The definition of morality changes

Morality is a circle that encompasses all human action. And it is a circle that, barring a few exceptions, grows outwards, encompassing more and more aspects of reality, peoples, cultures, orientations etc.

Regardless of what moral frameworks end up achieving, their goal is usually the same — the betterment of everyone. How different societies define “everyone” differs of course, and therein lies the reason behind why moral frameworks often alienate some people based on either their gender or their sexual orientation or their caste or their nationality or the colour of their skin.

Once upon a time, people of a certain community believed that it was correct to relegate women to a secondary status in society by letting them have no say in how their society functions. Once, it was believed that people of a certain skin tone were somehow inferior to others and that it was alright to treat them like cattle. These actions were seen as correct. And if not, they were at least not seen as wrong.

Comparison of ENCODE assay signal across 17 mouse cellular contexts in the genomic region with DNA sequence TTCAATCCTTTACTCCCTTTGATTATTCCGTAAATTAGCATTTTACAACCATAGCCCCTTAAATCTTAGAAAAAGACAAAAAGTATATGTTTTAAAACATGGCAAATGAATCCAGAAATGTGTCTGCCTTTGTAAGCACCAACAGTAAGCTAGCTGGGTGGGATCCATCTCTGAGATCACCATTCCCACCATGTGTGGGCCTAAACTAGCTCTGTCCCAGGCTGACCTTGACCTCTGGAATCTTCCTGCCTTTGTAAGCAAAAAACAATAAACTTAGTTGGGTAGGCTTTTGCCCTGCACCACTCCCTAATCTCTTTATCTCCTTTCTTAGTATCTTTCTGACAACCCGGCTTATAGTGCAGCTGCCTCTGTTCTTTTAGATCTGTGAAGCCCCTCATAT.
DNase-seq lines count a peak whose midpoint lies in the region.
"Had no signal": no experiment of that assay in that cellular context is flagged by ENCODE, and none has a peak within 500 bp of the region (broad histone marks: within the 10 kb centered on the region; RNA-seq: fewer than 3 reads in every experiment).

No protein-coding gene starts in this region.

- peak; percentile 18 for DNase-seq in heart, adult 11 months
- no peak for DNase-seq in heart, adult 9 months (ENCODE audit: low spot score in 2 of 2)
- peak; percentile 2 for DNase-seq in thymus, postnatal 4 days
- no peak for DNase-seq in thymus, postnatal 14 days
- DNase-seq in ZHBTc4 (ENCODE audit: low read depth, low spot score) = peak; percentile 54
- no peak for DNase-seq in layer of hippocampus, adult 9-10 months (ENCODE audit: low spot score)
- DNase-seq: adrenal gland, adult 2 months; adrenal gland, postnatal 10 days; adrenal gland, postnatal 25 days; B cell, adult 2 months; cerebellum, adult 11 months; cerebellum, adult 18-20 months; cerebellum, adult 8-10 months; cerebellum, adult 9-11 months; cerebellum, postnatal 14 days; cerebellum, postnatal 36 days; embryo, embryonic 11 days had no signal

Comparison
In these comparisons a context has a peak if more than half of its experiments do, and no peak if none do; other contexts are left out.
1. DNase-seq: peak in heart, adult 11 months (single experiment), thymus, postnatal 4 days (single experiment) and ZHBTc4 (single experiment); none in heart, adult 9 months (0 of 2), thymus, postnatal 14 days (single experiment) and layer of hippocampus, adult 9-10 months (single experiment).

What changed? Our understanding of the world improved. We learnt that men and women were equal in many ways. We became aware of the fact that all human beings are fundamentally the same. The circle of moral action expanded and took these categories into itself. Now, gender bias and racism are considered immoral.

Similar assimilations happened to various other categories — nationalities, linguistic communities, ethinicities, and so on. The circle keeps expanding.

The expansion of the moral circle is a result of understanding. It is a process whereby we relate more and more with the world that we live in. It happens when we look at other people and see our own reflection in them.